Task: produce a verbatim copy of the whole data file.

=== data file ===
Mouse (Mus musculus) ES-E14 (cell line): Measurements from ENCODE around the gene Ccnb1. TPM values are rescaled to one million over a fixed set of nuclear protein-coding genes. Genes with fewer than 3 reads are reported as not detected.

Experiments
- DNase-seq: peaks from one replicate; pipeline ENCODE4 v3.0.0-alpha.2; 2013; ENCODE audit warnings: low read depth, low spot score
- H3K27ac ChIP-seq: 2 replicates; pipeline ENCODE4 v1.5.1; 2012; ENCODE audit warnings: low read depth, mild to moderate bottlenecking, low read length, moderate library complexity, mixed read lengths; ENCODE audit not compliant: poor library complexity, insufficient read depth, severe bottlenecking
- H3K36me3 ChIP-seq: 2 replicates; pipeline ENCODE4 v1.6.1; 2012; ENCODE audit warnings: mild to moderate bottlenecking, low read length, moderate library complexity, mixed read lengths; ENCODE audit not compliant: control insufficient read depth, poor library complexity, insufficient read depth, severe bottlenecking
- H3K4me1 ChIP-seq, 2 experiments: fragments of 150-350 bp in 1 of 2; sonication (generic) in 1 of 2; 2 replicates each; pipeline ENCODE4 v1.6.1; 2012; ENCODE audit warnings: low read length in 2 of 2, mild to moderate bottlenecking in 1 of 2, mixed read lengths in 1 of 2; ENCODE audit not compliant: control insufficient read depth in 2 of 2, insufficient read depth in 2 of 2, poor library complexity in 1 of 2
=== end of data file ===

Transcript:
Mouse (Mus musculus) ES-E14 (cell line): Measurements from ENCODE around the gene Ccnb1. TPM values are rescaled to one million over a fixed set of nuclear protein-coding genes. Genes with fewer than 3 reads are reported as not detected.

Experiments
- DNase-seq: peaks from one replicate; pipeline ENCODE4 v3.0.0-alpha.2; 2013; ENCODE audit warnings: low read depth, low spot score
- H3K27ac ChIP-seq: 2 replicates; pipeline ENCODE4 v1.5.1; 2012; ENCODE audit warnings: low read depth, mild to moderate bottlenecking, low read length, moderate library complexity, mixed read lengths; ENCODE audit not compliant: poor library complexity, insufficient read depth, severe bottlenecking
- H3K36me3 ChIP-seq: 2 replicates; pipeline ENCODE4 v1.6.1; 2012; ENCODE audit warnings: mild to moderate bottlenecking, low read length, moderate library complexity, mixed read lengths; ENCODE audit not compliant: control insufficient read depth, poor library complexity, insufficient read depth, severe bottlenecking
- H3K4me1 ChIP-seq, 2 experiments: fragments of 150-350 bp in 1 of 2; sonication (generic) in 1 of 2; 2 replicates each; pipeline ENCODE4 v1.6.1; 2012; ENCODE audit warnings: low read length in 2 of 2, mild to moderate bottlenecking in 1 of 2, mixed read lengths in 1 of 2; ENCODE audit not compliant: control insufficient read depth in 2 of 2, insufficient read depth in 2 of 2, poor library complexity in 1 of 2